This is a very bold claim being made here.
The report by the two organisations says obesity is set to climb from 29% in 2015 to 34% in 2025. But their modelling suggests that the 5% increase could be avoided by a 20% tax on sugary drinks. They call for the introduction of a tax, alongside other measures.
Implicit in that calculation is that they know how the consumption of soda pop changes with changes in the price of soda pop. And that’s a very, very, strong claim to be making.
Every producer of everything in the world would love to know exactly what the elasticity of their product is. And we can make some good general guesses too. In the short term the demand (and supply too) of oil is inelastic which is why we get wild price swings. Cinema tickets rather more elastic. But we rarely do claim that we really know what the number is, rather than somewhere in the range. And we also really don’t claim to know the actual number for something as specific as soda pop.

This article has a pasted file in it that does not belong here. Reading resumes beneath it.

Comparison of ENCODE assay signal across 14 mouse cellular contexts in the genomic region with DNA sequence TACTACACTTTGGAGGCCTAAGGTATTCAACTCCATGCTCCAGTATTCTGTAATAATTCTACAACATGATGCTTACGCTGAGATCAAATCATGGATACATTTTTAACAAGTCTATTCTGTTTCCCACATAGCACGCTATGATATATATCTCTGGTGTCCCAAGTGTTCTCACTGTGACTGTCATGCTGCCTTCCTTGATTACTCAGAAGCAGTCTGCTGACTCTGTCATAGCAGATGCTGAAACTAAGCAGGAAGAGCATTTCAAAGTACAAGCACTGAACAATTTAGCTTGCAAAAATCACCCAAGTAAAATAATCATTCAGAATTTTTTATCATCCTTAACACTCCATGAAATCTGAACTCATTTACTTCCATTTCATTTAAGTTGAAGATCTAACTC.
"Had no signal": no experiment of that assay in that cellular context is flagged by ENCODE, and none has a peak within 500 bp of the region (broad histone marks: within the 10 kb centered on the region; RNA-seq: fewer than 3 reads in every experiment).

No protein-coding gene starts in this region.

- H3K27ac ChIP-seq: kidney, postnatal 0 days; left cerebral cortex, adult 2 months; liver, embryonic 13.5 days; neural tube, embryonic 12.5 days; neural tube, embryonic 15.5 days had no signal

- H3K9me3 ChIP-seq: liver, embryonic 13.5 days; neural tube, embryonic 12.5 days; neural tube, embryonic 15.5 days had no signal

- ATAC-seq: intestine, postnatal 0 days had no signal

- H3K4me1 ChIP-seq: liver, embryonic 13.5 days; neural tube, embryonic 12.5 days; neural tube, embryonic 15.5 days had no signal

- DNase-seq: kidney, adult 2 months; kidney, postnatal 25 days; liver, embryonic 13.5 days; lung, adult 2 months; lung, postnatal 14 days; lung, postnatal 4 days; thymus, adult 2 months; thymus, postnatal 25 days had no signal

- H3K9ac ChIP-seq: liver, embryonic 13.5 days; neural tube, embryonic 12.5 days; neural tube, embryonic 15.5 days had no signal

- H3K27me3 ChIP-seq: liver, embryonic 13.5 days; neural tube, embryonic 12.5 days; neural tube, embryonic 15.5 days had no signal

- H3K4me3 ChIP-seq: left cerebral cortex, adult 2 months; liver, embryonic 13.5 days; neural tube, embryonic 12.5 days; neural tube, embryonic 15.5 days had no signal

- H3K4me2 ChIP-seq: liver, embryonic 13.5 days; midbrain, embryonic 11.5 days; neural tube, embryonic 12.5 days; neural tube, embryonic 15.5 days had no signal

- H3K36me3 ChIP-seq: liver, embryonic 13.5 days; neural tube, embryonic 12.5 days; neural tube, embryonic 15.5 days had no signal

The reason we don’t claim so? Because if it were easy enough to find out then every manufacturer of everything would be able to optimise their pricing systems. And we really don’t think that they do therefore we don’t think that it’s all that easy to find.
But, you know, maybe Cancer Research UK and the UK Health Forum really are employing economists who can do what Coca Cola, Pepsi and all the rest have been struggling to do for decades.